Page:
Three character posters released in early September showed the leads standing in front of playing cards. The same tagline is used here from the main poster, but what really stands out is the use of shadow, like they are actually standing in front of a physical object and it’s not just a background that’s been inserted.

The stars and director all appeared at the Venice Film Festival, doing interviews and otherwise promoting the film there.

AMC Theaters released a series of interviews with Haddish and Sheridan, both of whom also did a video for Regal Cinemas.

A featurette with Schrader had him talking about the story as well as how important it is to challenge the audience and make them work a little bit.


With the film’s creative pedigree – both in front of and behind the camera – the positive festival reviews that have resulted in an 85% Fresh rating on Rotten Tomatoes isn’t wholly surprising but still good to see.

The campaign has set a tense, dramatic tone from the outset, one that very much brands it as a movie intended for serious adult moviegoers. Schrader is clearly still a brand name with that crowd, which is why he’s been put front and center in the publicity. Isaac is conspicuously absent from all but a few interviews, but there are likely reasons for that. And it’s allowed Haddish to get a bit more time in the spotlight.

stillwater – marketing recap

How Focus Features sold a politically-charged drama.

(ed note: This should have been published last week, but life got in the way. Let’s move on…)

Director Tom McCarthy is back with Stillwater, in theaters now. Matt Damon stars as Bill Baker, an oil worker whose daughter Allison (Abigail Breslin) has been imprisoned in Marseille, France for the last four years. She was accused of killing her roommate but maintains her innocence. When she slips Bill a note with more information about the killing it sets into motion a series of events that has Bill doing his own investigation, lying when he needs to and doing whatever he can to free his daughter.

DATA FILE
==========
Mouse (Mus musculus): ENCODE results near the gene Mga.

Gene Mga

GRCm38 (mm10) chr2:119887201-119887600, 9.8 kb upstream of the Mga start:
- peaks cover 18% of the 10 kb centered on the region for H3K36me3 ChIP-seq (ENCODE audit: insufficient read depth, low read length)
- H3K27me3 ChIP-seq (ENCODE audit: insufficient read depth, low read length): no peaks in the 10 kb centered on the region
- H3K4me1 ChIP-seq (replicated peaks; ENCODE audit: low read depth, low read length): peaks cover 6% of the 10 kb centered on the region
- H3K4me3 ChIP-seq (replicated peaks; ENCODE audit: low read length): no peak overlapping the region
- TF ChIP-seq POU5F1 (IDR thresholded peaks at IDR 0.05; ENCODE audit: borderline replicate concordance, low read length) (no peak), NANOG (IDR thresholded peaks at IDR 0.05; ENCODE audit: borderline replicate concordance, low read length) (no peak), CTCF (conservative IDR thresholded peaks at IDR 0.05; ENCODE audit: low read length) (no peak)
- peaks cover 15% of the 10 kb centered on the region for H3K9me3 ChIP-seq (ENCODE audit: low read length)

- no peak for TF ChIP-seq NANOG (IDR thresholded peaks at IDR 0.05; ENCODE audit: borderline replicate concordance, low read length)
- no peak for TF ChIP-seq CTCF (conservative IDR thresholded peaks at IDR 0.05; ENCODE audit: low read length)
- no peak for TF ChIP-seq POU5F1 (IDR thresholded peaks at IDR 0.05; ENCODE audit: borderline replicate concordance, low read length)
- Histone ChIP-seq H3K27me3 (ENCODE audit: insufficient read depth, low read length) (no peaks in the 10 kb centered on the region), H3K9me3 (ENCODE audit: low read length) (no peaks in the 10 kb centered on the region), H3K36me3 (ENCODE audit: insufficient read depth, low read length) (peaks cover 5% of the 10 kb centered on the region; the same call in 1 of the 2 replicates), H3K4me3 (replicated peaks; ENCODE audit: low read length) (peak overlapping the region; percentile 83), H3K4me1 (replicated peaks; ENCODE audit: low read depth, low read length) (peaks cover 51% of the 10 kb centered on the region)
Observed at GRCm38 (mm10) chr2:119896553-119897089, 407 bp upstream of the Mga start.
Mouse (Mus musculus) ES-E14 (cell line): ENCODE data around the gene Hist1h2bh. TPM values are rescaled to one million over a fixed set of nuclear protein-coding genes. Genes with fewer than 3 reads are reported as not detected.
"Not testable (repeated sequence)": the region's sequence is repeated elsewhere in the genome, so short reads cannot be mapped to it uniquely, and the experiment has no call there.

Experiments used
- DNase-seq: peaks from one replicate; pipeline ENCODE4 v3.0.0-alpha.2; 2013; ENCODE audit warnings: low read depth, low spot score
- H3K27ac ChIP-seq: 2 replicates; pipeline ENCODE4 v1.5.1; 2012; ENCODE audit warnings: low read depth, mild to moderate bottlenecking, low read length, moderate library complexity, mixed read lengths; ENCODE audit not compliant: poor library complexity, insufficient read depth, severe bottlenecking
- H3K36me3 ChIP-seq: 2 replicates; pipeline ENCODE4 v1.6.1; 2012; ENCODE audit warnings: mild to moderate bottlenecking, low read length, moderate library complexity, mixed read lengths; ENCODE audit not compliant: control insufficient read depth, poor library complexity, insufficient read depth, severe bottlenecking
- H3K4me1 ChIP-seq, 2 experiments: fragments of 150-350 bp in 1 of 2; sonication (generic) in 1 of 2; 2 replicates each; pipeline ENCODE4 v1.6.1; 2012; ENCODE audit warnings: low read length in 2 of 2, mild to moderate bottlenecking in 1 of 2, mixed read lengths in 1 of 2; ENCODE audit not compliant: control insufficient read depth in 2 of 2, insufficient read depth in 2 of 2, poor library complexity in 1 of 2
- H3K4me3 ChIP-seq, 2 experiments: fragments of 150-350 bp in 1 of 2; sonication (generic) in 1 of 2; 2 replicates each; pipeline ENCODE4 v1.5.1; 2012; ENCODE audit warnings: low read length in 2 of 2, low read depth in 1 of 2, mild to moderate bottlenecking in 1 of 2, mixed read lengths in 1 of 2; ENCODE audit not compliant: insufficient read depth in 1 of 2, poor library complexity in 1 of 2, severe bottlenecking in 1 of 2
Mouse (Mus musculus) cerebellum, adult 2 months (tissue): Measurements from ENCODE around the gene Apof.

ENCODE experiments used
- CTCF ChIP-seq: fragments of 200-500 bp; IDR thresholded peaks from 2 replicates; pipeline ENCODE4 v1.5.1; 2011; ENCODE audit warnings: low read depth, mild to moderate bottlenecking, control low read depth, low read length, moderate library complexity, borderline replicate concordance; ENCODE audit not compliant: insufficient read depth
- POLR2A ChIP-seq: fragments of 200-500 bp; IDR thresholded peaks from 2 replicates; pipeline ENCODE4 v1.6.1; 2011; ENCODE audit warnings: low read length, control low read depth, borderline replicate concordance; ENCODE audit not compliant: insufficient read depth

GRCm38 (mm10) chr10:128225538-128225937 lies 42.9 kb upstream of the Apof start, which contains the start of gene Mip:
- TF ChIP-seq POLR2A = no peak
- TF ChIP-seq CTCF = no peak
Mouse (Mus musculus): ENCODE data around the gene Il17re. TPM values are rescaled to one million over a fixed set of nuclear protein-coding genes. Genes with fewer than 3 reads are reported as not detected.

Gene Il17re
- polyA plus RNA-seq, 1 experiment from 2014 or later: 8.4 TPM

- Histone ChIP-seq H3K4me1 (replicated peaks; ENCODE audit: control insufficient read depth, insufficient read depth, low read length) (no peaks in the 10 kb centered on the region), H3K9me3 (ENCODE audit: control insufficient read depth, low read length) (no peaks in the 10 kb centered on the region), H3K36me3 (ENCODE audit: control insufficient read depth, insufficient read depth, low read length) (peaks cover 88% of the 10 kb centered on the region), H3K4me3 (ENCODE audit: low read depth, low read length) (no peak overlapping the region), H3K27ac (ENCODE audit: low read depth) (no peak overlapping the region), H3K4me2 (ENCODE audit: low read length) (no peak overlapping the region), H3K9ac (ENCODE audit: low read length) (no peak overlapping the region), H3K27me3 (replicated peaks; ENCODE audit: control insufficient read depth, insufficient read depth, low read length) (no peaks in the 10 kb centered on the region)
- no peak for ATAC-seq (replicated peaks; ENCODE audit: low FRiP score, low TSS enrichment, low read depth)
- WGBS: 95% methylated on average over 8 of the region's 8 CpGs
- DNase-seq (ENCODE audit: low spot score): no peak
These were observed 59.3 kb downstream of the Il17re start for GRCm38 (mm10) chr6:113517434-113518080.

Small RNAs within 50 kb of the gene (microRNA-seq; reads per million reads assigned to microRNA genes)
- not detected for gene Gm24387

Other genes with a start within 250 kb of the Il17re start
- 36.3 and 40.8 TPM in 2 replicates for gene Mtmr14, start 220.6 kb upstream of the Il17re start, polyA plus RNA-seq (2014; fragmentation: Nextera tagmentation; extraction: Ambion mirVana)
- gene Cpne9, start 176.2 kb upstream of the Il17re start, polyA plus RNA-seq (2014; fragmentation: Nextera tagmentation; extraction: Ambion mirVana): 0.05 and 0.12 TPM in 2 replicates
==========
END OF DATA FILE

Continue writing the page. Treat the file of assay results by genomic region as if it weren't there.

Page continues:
The movie has arrived with a campaign that’s been equally heavy on the drama of a father/daughter relationship and the political environment surrounding its release. Generally positive reviews has resulted in a 76% Fresh rating on Rotten Tomatoes, so let’s see how the rest of the campaign was arranged.

The Posters

“Secrets run deep” we’re told on the first poster (by marketing agency BOND), released in May. Baker is largest element in the design, looking at the camera while around him are scenes showing the French setting of the story as well as a body floating in the water, clearly unwell.

The Trailers

The trailer (6.6 million views on YouTube), released in mid-May, clearly shows what the story entails and what audiences can expect. We see Bill travel to France to try and get Allison out of jail after she’s been arrested for murder, and that his efforts are going to be more difficult than anticipated. He’s an arrogant American, after all, presented as almost a caricature, and refuses to accept that a different approach may be necessary. There are some hints of more going on, that there may be some conspiracy at work, but for the most part it’s sold as the story of an American who’s angry he can’t bully his way through the system.

Online and Social

Not much on the ticket-focused official website, but the movie’s social profiles offer some good additional information.

Advertising, Publicity and Promotions

A first look at Damon as Baker came out in May accompanied by comments about the film and its story from McCarthy.

The actor appeared on “Today” shortly after that to talk about the movie.

News broke in June that the Cannes Film Festival would act as the movie’s world premiere.

Cottin was interviewed about what she thought after first reading the script and more.

Promo spots like this began airing at the beginning of July, cutting the story down and focusing on the drama of Bill’s love for his daughter and his attempts to prove her innocence.